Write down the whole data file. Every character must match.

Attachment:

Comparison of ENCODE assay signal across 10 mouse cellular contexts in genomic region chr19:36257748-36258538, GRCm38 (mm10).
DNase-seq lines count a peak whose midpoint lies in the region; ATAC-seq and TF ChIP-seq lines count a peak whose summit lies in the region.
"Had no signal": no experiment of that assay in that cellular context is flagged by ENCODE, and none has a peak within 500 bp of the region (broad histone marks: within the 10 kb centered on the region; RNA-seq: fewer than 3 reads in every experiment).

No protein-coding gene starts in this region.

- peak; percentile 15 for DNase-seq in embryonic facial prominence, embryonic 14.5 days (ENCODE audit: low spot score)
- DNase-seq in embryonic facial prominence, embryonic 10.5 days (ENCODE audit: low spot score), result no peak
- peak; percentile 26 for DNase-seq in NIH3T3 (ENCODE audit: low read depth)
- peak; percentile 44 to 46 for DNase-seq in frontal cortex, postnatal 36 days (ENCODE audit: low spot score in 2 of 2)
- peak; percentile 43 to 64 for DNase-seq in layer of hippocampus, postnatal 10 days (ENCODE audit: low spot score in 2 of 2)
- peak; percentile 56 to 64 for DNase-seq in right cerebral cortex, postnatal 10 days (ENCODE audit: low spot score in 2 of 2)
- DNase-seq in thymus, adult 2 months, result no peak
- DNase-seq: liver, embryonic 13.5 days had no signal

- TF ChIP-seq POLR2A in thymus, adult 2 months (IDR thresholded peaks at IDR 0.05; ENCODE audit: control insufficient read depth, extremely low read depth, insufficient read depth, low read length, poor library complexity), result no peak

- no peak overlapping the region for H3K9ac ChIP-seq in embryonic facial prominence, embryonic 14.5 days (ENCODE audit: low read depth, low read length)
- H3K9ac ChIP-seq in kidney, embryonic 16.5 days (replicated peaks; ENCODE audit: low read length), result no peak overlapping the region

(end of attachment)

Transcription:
Comparison of ENCODE assay signal across 10 mouse cellular contexts in genomic region chr19:36257748-36258538, GRCm38 (mm10).
DNase-seq lines count a peak whose midpoint lies in the region; ATAC-seq and TF ChIP-seq lines count a peak whose summit lies in the region.
"Had no signal": no experiment of that assay in that cellular context is flagged by ENCODE, and none has a peak within 500 bp of the region (broad histone marks: within the 10 kb centered on the region; RNA-seq: fewer than 3 reads in every experiment).

No protein-coding gene starts in this region.

- peak; percentile 15 for DNase-seq in embryonic facial prominence, embryonic 14.5 days (ENCODE audit: low spot score)
- DNase-seq in embryonic facial prominence, embryonic 10.5 days (ENCODE audit: low spot score), result no peak
- peak; percentile 26 for DNase-seq in NIH3T3 (ENCODE audit: low read depth)
- peak; percentile 44 to 46 for DNase-seq in frontal cortex, postnatal 36 days (ENCODE audit: low spot score in 2 of 2)
- peak; percentile 43 to 64 for DNase-seq in layer of hippocampus, postnatal 10 days (ENCODE audit: low spot score in 2 of 2)
- peak; percentile 56 to 64 for DNase-seq in right cerebral cortex, postnatal 10 days (ENCODE audit: low spot score in 2 of 2)
- DNase-seq in thymus, adult 2 months, result no peak
- DNase-seq: liver, embryonic 13.5 days had no signal

- TF ChIP-seq POLR2A in thymus, adult 2 months (IDR thresholded peaks at IDR 0.05; ENCODE audit: control insufficient read depth, extremely low read depth, insufficient read depth, low read length, poor library complexity), result no peak

- no peak overlapping the region for H3K9ac ChIP-seq in embryonic facial prominence, embryonic 14.5 days (ENCODE audit: low read depth, low read length)
- H3K9ac ChIP-seq in kidney, embryonic 16.5 days (replicated peaks; ENCODE audit: low read length), result no peak overlapping the region